GLEN BURNIE, MD (September 29, 2022) – The Maryland Department of Transportation Motor Vehicle Administration (MDOT MVA) is alerting customers of several new bills taking effect on October 1, including two – Senate Bill 176 and Senate Bill 218 – that were introduced by MDOT MVA leadership, passed by the General Assembly and signed into law earlier this year by Governor Larry Hogan.
The first measure is designed to help protect infants and toddlers in the event of a crash while also providing caregivers with clear guidance on child passenger safety. Senate Bill 176 requires a child under age two being transported in a motor vehicle to be secured in a rear-facing child safety seat that complies with federal regulations until the child reaches the manufacturer’s weight or height limit for the child safety seat. More information and resources can be found here through MDOT MVA’s Highway Safety Office.
The second measure, Senate Bill 218, allows MDOT MVA to issue a temporary renewal for qualified individuals for up to two years for driver’s licenses and identification (ID) cards. MDOT MVA introduced the bill as a result of lessons learned during COVID-19.
Before enactment of Senate Bill 218, MDOT MVA could only extend driver’s licenses and ID cards for 90 days, which was not sufficient under certain circumstances, for instance, active-duty military members, students studying outside the state, and those who are at risk during a state of emergency. Increasing the temporary renewal period gives customers more flexibility when they cannot visit a branch office.
“MDOT MVA is not only committed to improving our customer’s experience when conducting agency business, but also to providing education to prevent motor vehicle injuries and fatalities,” said MDOT MVA Administrator Chrissy Nizer, who also serves as Governor Larry Hogan’s Highway Safety Representative. “Our team did a tremendous job turning challenges presented during the pandemic into opportunities for the agency to implement customer-oriented changes and ensuring our most vulnerable road users are receiving the utmost protection while traveling.”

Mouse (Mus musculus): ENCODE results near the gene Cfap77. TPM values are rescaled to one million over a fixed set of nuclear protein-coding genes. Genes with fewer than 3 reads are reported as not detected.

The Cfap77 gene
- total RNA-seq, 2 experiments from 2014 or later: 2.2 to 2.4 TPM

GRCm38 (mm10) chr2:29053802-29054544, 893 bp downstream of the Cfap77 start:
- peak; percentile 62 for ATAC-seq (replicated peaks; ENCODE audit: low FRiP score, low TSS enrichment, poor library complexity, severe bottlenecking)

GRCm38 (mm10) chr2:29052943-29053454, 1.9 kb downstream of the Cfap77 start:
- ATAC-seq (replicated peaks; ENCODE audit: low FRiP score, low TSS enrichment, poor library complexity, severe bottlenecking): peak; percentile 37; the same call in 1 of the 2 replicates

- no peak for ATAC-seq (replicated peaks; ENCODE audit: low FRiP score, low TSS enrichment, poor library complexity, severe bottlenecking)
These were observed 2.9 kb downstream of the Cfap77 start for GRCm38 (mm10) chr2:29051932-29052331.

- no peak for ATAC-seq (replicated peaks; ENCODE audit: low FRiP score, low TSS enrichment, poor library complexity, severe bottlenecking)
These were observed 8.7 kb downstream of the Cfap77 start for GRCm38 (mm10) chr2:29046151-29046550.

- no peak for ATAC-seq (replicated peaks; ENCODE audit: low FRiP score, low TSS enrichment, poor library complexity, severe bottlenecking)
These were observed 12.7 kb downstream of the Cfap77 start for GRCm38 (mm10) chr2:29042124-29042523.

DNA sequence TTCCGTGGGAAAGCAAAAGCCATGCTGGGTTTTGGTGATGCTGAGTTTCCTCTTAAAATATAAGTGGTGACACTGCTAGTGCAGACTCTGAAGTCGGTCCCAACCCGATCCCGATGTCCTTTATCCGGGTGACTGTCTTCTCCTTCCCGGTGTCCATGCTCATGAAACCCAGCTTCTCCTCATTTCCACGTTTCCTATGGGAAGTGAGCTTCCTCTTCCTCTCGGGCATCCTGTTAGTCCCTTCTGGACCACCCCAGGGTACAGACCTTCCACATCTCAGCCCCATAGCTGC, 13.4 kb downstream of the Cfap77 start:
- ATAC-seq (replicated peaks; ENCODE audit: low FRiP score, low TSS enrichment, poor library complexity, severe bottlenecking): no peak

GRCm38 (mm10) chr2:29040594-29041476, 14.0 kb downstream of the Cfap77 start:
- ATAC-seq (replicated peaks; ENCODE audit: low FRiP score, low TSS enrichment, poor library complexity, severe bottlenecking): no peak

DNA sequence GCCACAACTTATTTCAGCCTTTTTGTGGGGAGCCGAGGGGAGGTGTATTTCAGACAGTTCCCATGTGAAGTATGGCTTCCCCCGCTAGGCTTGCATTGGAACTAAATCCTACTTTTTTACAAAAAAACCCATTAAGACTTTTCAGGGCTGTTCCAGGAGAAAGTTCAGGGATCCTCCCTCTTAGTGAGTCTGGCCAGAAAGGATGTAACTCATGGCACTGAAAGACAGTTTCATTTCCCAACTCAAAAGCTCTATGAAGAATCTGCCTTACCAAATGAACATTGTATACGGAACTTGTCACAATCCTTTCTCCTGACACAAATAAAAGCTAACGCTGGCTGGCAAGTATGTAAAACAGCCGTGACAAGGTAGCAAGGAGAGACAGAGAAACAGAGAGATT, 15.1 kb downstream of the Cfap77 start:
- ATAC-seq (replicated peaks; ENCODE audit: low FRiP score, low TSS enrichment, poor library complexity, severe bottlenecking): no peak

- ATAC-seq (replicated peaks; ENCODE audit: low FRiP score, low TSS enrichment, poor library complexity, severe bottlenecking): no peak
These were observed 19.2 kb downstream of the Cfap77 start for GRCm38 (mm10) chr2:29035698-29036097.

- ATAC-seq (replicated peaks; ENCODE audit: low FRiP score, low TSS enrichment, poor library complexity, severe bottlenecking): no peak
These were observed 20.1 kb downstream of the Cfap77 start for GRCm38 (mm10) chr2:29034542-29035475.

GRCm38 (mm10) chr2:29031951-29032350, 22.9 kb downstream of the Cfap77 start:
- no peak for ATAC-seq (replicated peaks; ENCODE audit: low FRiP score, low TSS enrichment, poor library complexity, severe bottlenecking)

Another key measure taking effect October 1 is Senate Bill 147, which expands Maryland’s Move Over Law. The revision requires drivers to move over or slow down when approaching any vehicle that is stopped or parked and displaying hazard warning lights, road flares or other caution signals. Previously, the “move over or slow down” provision applied only when approaching law enforcement vehicles, tow trucks, emergency response vehicles, and equipment.
Another new law is the result of House Bill 222, which requires the driver of a vehicle traveling slower than the general speed of traffic on an interstate highway in a rural area to drive the vehicle in the right-hand lanes. The law also mandates that MDOT MVA include information about this requirement in the state’s driver education curriculum.
Several other bills taking effect on October 1 impact MDOT MVA’s processes. House Bill 1076 allows MDOT MVA to issue an electronic 24-hour registration to the new owner of a vehicle to allow transport of the vehicle home after purchase. House Bill 368 requires MDOT MVA to allow a 10-day grace period for a customer to return or provide paperwork for registration tags to be returned before issuing a penalty for lapse of insurance following cancellation of a vehicle’s policy.
Other bills going into effect on October 1 related to motor vehicle operations include:
- HB 0157: Vehicle Laws – Plug-In Electric Drive Vehicles – Reserved Parking Spaces prohibits anyone from stopping, standing, or parking in a parking space designated for plug-in electric drive vehicles.
- HB 0679: Vehicle Laws – Licensing of Businesses and Occupations – Definition of Vehicle Salesman requires anybody who negotiates with a person to enter into financial security or warranty agreement on behalf of a dealer to obtain a salesman license.
- HB 1150: Vehicle Equipment – Highway Maintenance and Service – Green Flashing Lights allows certain highway maintenance and service equipment and vehicles, while in use for snow removal or the protection of highway maintenance workers, to be equipped to display green flashing lights simultaneously with yellow or amber flashing lights. The change eliminates a restriction of these types of lights that previously existed.